Police Confiscate 34 National IDs With Vietnamese Names

Authorities near the Vietnamese border in Kandal province’s Koh Thom district say they will investigate 34 national identification cards seized from local police because they bear names that “do not sound Cambodian.”

District police confiscated the cards from the police chiefs of Sampov Poun, Purban and Prek Chrey communes, as well as from two villagers, on August 29, suspecting they were made for non-citizens, district police chief Chhoeun Bunchhorn said.

A woman holds up her new identification card after registering to vote in Phnom Penh earlier this month. (Siv Channa/The Cambodia Daily)
A woman holds up her new identification card after registering to vote in Phnom Penh earlier this month. (Siv Channa/The Cambodia Daily)

“Our provincial police chief will create a commission to investigate the issue. If the findings show that they are really Cambodians, I will deliver the identity cards to them. But if not, they will be confiscated,” Mr. Bunchhorn said.

He said district police had come across the cards after going to investigate an unrelated complaint from a woman who said she had applied long ago for a card, but had never received it.

Ouk Sroun, chief of Sampov Poun commune, said the cards were seized because they bore names that appeared to be Vietnamese, and because police were surprised to see so many unclaimed cards at the stations.

“They suspect that the card holders are not Cambodian because their names do not sound Cambodian, and so the working group will come to check the relevant documents, like the residency book and the family book,” Mr. Sroun said.

Som Menghor, chief of Purban commune, noted it was entirely possible for an ethnically Vietnamese person to have the right to a Cambodian national ID card, with so many cross-border marriages.

“The identity cards are made based on the person’s birth certificate, and this is the work of the police, and I don’t want to say anything about that. But it’s also related to the commune office, because we do the birth certificates,” Mr. Menghor said.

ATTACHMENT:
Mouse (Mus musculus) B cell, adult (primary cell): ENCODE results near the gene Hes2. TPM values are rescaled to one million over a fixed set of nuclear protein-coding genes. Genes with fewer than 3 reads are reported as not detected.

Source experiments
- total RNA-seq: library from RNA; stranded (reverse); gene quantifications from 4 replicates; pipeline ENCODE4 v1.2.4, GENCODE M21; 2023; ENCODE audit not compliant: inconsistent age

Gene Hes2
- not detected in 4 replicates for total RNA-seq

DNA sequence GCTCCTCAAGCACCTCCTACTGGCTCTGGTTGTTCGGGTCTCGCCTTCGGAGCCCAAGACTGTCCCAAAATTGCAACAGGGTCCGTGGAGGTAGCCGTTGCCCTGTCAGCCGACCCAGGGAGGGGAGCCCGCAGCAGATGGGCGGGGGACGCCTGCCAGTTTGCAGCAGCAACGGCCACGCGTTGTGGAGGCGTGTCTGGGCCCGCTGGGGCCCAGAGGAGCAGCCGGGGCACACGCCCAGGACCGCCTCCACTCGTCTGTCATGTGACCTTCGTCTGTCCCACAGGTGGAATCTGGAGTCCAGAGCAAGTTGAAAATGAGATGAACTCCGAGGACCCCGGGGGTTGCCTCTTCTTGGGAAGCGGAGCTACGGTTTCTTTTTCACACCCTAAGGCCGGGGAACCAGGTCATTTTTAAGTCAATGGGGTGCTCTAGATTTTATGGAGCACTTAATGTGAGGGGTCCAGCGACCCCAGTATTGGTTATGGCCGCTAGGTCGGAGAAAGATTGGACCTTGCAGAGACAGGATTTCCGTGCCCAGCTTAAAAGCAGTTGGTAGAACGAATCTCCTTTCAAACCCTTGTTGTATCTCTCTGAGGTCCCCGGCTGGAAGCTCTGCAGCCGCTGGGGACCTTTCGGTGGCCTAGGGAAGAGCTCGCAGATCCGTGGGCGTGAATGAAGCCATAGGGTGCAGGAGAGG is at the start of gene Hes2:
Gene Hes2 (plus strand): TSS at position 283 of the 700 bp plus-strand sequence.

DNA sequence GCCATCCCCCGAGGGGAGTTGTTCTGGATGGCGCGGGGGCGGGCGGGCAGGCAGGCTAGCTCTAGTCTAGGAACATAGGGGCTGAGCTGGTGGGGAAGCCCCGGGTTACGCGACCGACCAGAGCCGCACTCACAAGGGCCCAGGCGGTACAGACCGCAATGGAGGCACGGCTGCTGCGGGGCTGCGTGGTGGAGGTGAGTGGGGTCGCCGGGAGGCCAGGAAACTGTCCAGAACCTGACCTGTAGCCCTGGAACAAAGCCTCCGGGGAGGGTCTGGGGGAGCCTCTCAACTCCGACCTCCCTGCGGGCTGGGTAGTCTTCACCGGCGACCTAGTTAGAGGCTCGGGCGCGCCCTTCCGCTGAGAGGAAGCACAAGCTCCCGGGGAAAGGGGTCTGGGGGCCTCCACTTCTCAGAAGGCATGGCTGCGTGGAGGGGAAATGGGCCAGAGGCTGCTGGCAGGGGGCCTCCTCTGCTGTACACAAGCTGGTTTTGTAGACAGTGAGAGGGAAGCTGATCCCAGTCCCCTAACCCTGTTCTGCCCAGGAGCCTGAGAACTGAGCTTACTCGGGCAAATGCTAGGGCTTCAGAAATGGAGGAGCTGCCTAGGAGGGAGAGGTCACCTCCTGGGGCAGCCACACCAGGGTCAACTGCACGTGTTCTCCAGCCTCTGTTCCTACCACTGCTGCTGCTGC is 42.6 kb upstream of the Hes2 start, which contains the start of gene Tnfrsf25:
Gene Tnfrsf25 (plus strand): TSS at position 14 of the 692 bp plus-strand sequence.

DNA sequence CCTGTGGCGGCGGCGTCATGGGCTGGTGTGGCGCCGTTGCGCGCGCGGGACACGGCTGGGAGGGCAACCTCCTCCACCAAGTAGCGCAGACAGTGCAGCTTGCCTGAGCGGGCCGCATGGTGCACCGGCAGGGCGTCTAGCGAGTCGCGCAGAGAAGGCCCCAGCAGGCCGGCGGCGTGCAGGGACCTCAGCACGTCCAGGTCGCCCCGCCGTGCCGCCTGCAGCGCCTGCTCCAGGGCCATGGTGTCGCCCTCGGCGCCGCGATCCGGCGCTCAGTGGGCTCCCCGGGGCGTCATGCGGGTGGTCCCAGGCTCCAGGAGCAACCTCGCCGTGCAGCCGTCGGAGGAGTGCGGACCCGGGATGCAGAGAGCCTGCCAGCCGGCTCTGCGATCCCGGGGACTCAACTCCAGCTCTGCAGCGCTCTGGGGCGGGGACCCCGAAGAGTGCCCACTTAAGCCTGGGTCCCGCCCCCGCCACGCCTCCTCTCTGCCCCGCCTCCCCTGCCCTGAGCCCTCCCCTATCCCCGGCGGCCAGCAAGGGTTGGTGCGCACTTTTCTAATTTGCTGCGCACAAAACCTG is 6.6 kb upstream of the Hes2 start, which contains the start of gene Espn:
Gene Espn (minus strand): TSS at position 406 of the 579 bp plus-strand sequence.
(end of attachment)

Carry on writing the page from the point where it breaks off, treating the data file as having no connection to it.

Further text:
“For example, if a man marries a Vietnamese woman, then a birth certificate will be issued for her, and that’s our responsibility, but the identity cards are still managed by the police,” he explained.

Cambodian citizenship for ethnic Vietnamese people has long been a fraught issue. Though many Vietnamese families have roots in the country that go back generations, many do not have citizenship or formal residency papers and struggle to access basic state services.

The opposition has long claimed that the government has allowed Vietnamese people to cross the border and settle in the country as they please, with local officials either issuing them fake documents or turning a blind eye to their presence.

Supporters of the CNRP have most recently accused the ruling CPP of helping Vietnamese people secure ID documents in order for them to register to vote and cast ballots for the ruling party come election time. During the 2013 election, ethnic Vietnamese in Kandal’s Sa’ang district were blocked from voting by angry crowds, with one man saying the crowd had chanted “Yuon are not allowed to vote,” using a term for Vietnamese often considered derogatory.

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